Material properties
"Optional title"
mid, $\rho$, $G$
$\sigma_c$, $\sigma_x$, $P_x$, $\sigma_{cap}$, $\alpha$, $\varepsilon_{p,fail}$, $yield$
$K$, $\beta$, $\varepsilon_{v,max}$, $c$, $\dot{\varepsilon}_0$, $\psi$, $d$, $d_{dec}$
Parameter definition
mid Unique material identification number
$\rho$ Density
$G$ Shear modulus
$\sigma_c$ Uniaxial compressive strength
$\sigma_x$ Compressive strength at pressure x
$P_x$ Pressure x
$\sigma_{cap}$ Cap on yield surface
default: no cap
$\alpha$ Failed-to-intact material strength ratio
$\varepsilon_{p,fail}$ Effective plastic strain at failure
$yield$ Type of yield surface (= 0.0 $\rightarrow$ von Mises, = 1.0 $\rightarrow$ Rankine)
default: 0.0 (von Mises)
$K$ Bulk modulus
$\beta$ Parameter controlling the plastic flow direction ($0.0 \leq \beta \leq 1.0$).
default: 0.0 (no increase of pressure with plastic flow)
$\varepsilon_{v,max}$ Cap on volumetric strain of bulking
default: not used
$c$ Strain rate parameter
$\dot{\varepsilon}_0$ Reference strain rate
$\psi$ Parameter controlling the rate dependency on the hydrostatic tensile strength
default: 0.0 (no rate effects on hydrostatic tensile strength)
$d$ Damping coefficient
$d_{dec}$ Damping decay coefficient

This ceramic model is assumed to have a pressure dependent shear resistance. The pressure dependency is defined by two points on the yield strength vs. pressure curve and an optional cap on the yield strength.

The yield strength vs. pressure curve is defined as a combination of two functions. $C_1$ continuity prevails in the transition between the two functions and the transition is defined at a pressure $P_t$, defined as:

$\displaystyle{P_t = max\left(\frac{\sigma_c}{3}, P_x\right)}$

The yield strength, $\sigma_y$ vs. pressure, $P$, is defined as:

$\sigma_y(P) = \left\{ \begin{array}{cc} \displaystyle{c_1 \cdot P + c_2} &: P \leq P_t\\ \displaystyle{\sigma_{cap} \cdot \left(1.0 - exp\left(-c_3 \cdot P + c_4\right)\right)} &: P \gt P_t \end{array} \right. $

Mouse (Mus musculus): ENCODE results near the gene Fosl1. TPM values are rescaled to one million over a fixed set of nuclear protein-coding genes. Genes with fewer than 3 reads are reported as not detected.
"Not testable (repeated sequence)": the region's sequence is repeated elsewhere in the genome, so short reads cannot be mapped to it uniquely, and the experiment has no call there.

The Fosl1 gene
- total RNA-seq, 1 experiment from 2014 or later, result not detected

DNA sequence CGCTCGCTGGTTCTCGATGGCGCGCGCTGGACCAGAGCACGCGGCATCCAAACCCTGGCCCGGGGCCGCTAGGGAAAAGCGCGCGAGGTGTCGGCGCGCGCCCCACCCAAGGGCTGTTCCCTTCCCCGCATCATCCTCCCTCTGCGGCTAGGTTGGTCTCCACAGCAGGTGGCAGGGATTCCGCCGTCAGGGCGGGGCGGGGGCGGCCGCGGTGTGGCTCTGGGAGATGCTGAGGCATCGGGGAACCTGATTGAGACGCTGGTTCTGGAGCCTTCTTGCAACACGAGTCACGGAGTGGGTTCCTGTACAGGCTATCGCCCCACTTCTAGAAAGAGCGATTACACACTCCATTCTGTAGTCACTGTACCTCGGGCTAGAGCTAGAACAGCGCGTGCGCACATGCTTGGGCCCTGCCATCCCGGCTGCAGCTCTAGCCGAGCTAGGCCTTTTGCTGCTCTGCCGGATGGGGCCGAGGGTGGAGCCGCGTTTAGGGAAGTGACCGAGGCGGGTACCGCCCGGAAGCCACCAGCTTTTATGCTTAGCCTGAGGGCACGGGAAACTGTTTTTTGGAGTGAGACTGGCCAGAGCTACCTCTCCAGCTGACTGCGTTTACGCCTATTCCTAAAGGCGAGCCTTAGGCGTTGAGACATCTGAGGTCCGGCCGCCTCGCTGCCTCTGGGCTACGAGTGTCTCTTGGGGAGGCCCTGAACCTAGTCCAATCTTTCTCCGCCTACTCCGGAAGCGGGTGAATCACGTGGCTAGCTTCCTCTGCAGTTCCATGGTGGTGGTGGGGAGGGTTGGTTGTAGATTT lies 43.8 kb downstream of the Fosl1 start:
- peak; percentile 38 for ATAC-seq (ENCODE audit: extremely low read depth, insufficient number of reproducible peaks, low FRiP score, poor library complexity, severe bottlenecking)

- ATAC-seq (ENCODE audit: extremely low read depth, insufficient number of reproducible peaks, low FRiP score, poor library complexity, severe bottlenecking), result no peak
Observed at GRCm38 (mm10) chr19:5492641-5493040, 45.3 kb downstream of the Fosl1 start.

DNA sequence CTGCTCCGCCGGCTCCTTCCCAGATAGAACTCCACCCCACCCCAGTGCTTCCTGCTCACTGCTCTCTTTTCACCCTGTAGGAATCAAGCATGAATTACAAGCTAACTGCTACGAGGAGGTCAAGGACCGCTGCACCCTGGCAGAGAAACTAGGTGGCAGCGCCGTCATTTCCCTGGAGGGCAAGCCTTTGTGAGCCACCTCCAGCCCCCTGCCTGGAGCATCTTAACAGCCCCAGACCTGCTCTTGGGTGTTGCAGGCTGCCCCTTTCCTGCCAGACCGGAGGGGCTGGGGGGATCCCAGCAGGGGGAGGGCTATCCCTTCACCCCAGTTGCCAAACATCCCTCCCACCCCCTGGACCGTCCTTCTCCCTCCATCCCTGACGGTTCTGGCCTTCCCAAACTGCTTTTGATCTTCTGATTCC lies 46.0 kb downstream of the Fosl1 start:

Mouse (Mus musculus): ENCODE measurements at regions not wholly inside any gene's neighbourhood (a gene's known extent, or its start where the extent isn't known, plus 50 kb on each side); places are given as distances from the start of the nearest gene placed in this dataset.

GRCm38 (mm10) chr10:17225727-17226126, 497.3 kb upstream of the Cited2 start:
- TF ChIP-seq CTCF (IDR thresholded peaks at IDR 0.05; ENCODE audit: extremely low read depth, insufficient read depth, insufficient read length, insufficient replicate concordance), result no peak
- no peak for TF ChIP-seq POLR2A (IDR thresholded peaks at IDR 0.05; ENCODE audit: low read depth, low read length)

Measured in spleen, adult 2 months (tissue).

Parameters $c_1$ to $c_4$ are calculated and set in the solver based on given input.

Yield strength vs. pressure
Yield strength vs. pressure

By default, von Mises yield surface is used ($yield = 0.0$). A Rankine surface is defined by setting $yield = 1.0$. Values between $0.0$ and $1.0$ are accepted to achieve a combination of the two surfaces.

Yield surfaces
Yield surfaces

Plastic flow is optional and included by setting $\varepsilon_{p,fail} \gt 0.0$. With zero as input, the material becomes linear-elastic up to failure and the material strength vs. pressure curve coincides with the yield strength vs. pressure curve. Dilatation is optional during plastic flow and limited by $\varepsilon_{v,max}$. Dilatation is included by defining $\beta$ and $\varepsilon_{v,max} \gt 0.0$. Associated plastic flow is achieved with $\beta = 1.0$.

Direction of plastic flow
Direction of plastic flow

Failed material maintains a fraction of the intact shear resistance, $\alpha$, in the positive pressure regime.

Yield strength for intact and failed material
Yield strength for intact and failed material

Strain rate effects are included by increasing the quasi-static yield strength by a factor $rfac$, calculated as:

$\displaystyle{rfac = \left(1.0 + \frac{\dot{\varepsilon}^{eff}}{\varepsilon_0}\right)^c}$

With $\psi = 0.0$ (default), the hydrostatic tensile strength is not affected by the strain rate effects. $\psi = 1.0$ means that the hydrostatic tensile strength also is scaled by the factor $rfac$.

Damage, $D$, is a function of the effective plastic strain, $\varepsilon^{eff}_p$, and develops gradually from 0.0 to 1.0:

$\displaystyle{D = min \left(1.0, \frac{\varepsilon^{eff}_p}{\varepsilon_{p,fail}}\right)}$